When selling a business, there are a few ways the purchase price can be handled.  For this post, assume the business being purchased has an agreed value of $1,000,000.

  1. Cash at Closing.  The simplest transaction is cash at closing.  The buyer writes a check to the seller fro $1,000,000 and the deal is done.  Most often the buyer has actually obtained a loan for the purchase price.  But from the seller’s perspective, she doesn’t care if the check is from buyer or his lender.  The seller is paid in full as of the closing, and the deal is done.  Simple.
  2. Seller’s Note.  The seller is often asked to provide part of the financing for the sale of their own business.  So the buyer brings $800,000 to the closing as a check (either their own money or from a lender) and executes a promissory note to the seller for $200,000.  The key to negotiating for the seller is to get the amount of the note as low as possible (thereby getting more cash at closing), keep the duration of the note as short as possible (the long the duration, the more risk of default), and secure the note with the assets of the business, buyer’s personal guarantee, or both.  Seller’s notes are common when the buyer is paying by way of an SBA loan.  Often these loans require a certain portion of the transaction to be paid as a seller’s note, and often with a full two year waiting period before payments to seller even begin.
  3. Earn Out.  The highest risk for seller is an earn out.  This is similar to the seller’s note above, but the amount the seller is financing is not fixed.  It’s based on the success of the business after the sale.  So the buyer brings $800,000 cash to the closing.  But instead of setting the remaining amount of $200,000 in stone, the buyer agrees to pay a percentage of revenue or profits for a period of time.  Perhaps buyer agrees to pay seller 5% of revenue monthly for two years.  Seller takes the risk that the buyer won’t earn as much as expected, thereby reducing the amount paid to seller.  Like the seller’s note, sellers should try to reduce the amount dedicated to an earn out, and reduce the time the earn out will be paid.  The only time when this is not true is when the seller has strong confidence that the buyer will actually grow the business after the sale.  If so, the seller would enjoy that growth through his percentage of revenue.  Finally, seller’s should always seek to have the earn out calculated based on gross revenue and not based on profits.  Profits are far too easy to manipulate and disagreements are almost certain as to how to calculate the amount to be paid to seller.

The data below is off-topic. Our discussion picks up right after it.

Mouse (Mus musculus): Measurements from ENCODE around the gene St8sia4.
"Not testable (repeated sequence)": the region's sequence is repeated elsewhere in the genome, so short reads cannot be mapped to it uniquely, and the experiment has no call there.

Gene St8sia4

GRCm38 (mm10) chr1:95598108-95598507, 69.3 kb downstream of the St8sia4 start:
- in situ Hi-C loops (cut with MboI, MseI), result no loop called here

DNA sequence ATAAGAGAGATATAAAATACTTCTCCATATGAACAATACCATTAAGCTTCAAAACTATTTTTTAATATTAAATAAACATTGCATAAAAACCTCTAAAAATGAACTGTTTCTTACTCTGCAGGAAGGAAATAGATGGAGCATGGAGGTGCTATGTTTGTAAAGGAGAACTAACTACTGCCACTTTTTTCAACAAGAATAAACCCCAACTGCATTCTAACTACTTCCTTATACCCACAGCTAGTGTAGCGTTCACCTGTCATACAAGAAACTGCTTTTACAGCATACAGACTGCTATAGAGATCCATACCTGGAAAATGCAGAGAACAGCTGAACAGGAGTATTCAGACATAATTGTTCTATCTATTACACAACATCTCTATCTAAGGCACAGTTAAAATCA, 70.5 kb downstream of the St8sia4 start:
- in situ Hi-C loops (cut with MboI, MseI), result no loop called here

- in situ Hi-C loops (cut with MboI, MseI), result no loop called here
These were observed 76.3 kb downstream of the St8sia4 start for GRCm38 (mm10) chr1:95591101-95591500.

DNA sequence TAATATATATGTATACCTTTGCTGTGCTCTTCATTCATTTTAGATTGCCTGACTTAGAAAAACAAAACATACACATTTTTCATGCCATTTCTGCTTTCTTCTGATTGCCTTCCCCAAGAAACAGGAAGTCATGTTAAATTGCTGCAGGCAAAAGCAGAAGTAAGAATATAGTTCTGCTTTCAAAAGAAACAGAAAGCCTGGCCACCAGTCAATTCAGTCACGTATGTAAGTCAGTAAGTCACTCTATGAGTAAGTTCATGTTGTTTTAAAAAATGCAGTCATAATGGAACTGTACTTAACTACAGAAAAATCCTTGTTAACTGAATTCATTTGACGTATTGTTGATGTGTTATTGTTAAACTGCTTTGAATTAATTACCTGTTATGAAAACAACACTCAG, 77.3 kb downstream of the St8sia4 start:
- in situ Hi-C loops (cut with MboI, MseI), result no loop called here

Each of these types of transactions could be a series of posts on their own.  There are far more details and nuances.  And there are also several far more complex transaction structures out there to maximize tax advantages, etc.  But these cover the basic three concepts behind selling your business.

Make today a great day.

JDV

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